The objects discussed in this post are currently on display in the exhibition Design for Life, 26 September 2020–31 January 2021.
On Wednesday, 15 July 2015, museums around the world are sharing #DisabilityStories found in their collections. We’re joining the conversation with this post by MAAS Curator, Damian McDonald, who details the technologies used in prosthetics in our collection:
The use of prosthetics dates back to at least 300 BCE, the date of a Roman bronze leg that was excavated from a grave in Capua, Italy. A plaster copy is displayed at the Science Museum in London. Evidence has been found suggesting prosthetics may date back even further. In 2000, an Egyptian mummy was found with an artificial toe made of wood and leather.
Our collection features much more modern examples, reflecting the technology and materials available at the time of their manufacture. For example, a prosthetic arm used after World War I (picture at the top of this post) shows us that, due to the large number of men returning from war without limbs, sophisticated prosthetics were being developed. Designed not only to simply replace the lost arm with a similar shaped object, this prosthetic allowed movement, and the various attachments permitted the wearer some dexterity and the appearance of normalcy.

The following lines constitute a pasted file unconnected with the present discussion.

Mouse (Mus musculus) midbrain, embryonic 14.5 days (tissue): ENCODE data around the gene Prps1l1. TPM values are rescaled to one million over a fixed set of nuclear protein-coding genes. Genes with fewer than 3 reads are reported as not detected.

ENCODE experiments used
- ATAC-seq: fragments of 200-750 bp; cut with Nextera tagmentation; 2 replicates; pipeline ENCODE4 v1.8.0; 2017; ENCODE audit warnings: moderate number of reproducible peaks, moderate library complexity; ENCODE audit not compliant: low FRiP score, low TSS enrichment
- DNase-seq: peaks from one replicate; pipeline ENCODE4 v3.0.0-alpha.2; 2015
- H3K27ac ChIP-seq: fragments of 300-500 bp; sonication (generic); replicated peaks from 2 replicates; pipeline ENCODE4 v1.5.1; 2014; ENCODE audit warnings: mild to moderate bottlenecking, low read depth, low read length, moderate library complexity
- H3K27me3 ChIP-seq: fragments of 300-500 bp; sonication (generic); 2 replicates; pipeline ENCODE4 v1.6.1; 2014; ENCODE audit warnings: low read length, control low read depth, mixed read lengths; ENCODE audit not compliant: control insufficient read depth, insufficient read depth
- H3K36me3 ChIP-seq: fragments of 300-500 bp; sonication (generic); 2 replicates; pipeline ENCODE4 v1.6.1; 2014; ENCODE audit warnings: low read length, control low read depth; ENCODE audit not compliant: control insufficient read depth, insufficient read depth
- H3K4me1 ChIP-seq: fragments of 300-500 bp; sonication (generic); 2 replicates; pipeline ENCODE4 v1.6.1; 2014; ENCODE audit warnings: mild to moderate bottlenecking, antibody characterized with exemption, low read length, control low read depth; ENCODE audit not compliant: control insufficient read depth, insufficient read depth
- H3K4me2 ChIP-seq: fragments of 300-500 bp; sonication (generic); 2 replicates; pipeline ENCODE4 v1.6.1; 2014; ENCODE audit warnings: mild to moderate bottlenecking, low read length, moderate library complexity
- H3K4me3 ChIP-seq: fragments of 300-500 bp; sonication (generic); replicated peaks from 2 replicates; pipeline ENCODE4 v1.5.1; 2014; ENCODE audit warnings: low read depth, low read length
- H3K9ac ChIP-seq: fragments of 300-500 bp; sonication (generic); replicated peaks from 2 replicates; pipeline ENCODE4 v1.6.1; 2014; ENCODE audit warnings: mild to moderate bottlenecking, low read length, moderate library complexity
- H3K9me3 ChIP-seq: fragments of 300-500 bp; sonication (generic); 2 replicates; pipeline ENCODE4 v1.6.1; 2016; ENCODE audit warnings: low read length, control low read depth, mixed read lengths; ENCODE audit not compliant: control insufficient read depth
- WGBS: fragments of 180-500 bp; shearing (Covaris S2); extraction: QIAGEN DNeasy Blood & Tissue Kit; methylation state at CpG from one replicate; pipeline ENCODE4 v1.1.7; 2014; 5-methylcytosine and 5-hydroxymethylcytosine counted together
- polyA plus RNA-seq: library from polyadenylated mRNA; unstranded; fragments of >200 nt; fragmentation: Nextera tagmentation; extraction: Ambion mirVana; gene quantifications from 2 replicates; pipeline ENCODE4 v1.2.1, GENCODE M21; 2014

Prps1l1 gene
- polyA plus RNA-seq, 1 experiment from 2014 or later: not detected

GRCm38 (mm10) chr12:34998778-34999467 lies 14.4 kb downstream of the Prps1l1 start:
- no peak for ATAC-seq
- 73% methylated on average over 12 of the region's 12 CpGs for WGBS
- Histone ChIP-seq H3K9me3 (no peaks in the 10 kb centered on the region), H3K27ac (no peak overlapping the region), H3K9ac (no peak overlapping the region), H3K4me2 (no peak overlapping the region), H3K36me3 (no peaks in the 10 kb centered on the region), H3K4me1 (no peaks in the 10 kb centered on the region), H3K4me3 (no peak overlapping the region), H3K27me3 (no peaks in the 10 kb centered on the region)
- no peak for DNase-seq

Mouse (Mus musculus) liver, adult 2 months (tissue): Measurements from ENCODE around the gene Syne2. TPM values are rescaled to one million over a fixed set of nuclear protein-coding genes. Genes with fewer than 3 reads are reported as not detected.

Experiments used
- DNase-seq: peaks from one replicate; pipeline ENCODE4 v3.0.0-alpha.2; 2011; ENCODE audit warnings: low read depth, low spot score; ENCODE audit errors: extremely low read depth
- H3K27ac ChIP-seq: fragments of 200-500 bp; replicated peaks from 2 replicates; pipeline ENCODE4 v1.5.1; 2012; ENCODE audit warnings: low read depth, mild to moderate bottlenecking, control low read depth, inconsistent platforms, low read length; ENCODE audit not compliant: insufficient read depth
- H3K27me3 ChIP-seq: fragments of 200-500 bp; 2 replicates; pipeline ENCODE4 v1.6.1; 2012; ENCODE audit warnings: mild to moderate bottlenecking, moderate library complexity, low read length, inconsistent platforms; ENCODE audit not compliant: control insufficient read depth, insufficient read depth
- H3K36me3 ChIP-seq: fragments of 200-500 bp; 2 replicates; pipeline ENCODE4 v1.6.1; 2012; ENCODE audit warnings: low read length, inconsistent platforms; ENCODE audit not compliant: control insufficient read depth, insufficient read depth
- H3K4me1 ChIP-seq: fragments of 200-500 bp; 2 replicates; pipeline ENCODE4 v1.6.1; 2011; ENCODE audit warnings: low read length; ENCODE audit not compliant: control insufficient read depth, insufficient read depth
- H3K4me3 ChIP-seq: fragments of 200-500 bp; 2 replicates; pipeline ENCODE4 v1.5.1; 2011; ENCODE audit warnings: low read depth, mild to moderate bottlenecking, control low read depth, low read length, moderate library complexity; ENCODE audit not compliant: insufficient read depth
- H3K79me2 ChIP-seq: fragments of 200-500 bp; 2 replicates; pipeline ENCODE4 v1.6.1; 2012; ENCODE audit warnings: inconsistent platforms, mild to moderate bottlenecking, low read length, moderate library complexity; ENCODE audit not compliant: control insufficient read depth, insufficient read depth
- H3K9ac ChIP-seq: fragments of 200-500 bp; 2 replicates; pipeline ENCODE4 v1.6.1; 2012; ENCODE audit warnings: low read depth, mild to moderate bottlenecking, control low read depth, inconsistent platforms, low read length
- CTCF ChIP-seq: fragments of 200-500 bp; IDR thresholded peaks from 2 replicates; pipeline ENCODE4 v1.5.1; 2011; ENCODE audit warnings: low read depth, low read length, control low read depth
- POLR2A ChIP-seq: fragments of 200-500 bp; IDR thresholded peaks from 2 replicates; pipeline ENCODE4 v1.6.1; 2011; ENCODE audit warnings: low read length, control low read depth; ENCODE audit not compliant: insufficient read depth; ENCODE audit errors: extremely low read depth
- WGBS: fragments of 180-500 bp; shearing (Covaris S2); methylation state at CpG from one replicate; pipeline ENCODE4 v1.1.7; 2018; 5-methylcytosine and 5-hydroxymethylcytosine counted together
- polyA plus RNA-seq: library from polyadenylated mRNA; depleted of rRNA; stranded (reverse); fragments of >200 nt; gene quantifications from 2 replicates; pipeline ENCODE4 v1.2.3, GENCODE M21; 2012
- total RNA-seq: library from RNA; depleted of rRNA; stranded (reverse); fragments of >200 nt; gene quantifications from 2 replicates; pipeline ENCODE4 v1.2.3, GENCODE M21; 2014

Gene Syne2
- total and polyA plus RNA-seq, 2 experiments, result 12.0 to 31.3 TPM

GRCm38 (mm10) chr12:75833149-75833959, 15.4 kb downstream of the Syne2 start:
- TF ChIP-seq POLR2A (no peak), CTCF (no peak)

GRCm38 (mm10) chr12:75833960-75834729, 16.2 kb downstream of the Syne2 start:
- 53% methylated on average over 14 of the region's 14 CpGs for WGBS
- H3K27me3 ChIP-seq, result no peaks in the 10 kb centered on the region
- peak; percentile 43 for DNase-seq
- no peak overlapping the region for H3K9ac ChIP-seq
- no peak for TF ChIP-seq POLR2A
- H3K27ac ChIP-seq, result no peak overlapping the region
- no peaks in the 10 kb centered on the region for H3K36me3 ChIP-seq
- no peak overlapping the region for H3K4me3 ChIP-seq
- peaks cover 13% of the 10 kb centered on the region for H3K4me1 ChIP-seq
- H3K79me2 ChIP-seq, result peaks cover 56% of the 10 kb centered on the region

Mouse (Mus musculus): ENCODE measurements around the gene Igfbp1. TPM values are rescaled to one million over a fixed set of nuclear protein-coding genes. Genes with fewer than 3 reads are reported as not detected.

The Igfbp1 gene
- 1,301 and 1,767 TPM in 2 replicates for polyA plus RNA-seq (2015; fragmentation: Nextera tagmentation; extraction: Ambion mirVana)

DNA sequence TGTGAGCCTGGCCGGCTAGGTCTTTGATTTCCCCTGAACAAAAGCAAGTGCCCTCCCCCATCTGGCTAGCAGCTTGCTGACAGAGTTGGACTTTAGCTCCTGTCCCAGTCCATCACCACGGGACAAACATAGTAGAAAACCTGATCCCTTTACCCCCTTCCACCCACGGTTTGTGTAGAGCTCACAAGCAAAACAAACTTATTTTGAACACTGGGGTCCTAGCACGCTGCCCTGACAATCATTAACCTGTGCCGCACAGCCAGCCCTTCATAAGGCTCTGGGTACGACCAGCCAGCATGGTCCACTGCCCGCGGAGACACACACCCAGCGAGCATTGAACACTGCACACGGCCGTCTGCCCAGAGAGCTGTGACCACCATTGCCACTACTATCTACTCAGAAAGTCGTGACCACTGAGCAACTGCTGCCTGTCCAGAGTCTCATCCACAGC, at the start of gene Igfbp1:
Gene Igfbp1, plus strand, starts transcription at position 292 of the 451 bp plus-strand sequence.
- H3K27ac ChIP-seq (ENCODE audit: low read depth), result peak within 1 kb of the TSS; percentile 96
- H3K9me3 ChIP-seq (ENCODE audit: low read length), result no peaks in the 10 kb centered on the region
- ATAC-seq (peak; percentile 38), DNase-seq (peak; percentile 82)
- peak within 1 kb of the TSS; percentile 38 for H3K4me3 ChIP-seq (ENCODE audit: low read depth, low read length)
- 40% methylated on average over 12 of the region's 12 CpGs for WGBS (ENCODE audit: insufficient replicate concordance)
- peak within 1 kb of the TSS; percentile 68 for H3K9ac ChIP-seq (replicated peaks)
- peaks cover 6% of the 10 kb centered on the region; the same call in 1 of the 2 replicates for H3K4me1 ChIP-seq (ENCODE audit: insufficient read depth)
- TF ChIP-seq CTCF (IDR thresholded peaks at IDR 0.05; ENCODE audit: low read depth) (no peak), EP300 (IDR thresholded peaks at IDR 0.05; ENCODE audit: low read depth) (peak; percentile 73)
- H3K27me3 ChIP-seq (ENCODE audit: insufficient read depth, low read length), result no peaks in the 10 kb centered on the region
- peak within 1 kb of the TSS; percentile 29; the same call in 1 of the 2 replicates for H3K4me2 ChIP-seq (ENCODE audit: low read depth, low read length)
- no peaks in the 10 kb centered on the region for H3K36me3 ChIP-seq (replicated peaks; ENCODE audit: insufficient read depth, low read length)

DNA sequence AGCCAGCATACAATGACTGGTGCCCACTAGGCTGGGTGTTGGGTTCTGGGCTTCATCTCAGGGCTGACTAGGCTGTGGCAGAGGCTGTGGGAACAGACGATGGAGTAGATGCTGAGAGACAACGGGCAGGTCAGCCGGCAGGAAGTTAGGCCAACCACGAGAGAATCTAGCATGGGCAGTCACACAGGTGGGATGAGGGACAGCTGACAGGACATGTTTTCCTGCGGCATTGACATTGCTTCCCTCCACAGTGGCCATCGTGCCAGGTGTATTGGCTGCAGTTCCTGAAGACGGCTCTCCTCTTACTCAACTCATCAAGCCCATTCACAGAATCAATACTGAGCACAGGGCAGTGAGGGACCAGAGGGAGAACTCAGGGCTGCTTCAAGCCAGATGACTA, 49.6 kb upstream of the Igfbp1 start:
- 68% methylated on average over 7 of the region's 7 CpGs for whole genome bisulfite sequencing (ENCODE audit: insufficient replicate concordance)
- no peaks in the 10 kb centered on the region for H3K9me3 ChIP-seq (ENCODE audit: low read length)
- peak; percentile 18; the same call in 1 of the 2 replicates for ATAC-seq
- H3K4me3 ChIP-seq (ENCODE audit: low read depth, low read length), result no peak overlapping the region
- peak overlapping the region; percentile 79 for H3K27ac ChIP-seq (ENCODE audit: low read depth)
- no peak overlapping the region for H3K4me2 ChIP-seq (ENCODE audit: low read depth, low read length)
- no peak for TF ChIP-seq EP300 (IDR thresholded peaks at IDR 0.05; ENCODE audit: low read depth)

Appearance is an important aspect of social interaction. By the 1950s, materials were available which provided realistic looking attachments for prosthetics in an effort to lessen the stigma of the wearing of a prosthetic. Plastics enabled prosthetic artists to produce pieces which mimic natural contours and shades as demonstrated by a collection of 1950s polyvinyl chloride prostheses in our collection.
The desire to make prosthetics appear like natural body parts has in many respects been left behind now. Social acceptance, pride in showing strength and recognition around the use of prosthetics, and the sexy technological aesthetics of prosthetics allows users to conspicuously show their limbs.
Prosthetics in athletics is one reason for wider social acceptance. The examples above from the Museum’s collection are at the high end of prosthetic materials technology. The ability to design and make prosthetics which allow almost unbridled freedom of mobility is enabled not only by the materials but also mechanical and microprocessor technology.
But this technology is not available to all. The majority of amputees are not athletes, but older people on limited incomes who have lost limbs due to illness. While some assistance may be available for the provision of prosthetics, these amazing technologies remain out of reach for many. I would like to see all amputees given access to the same levels freedom granted by the state-of-the-art technology found in our prosthetic collection.
Post by Damian McDonald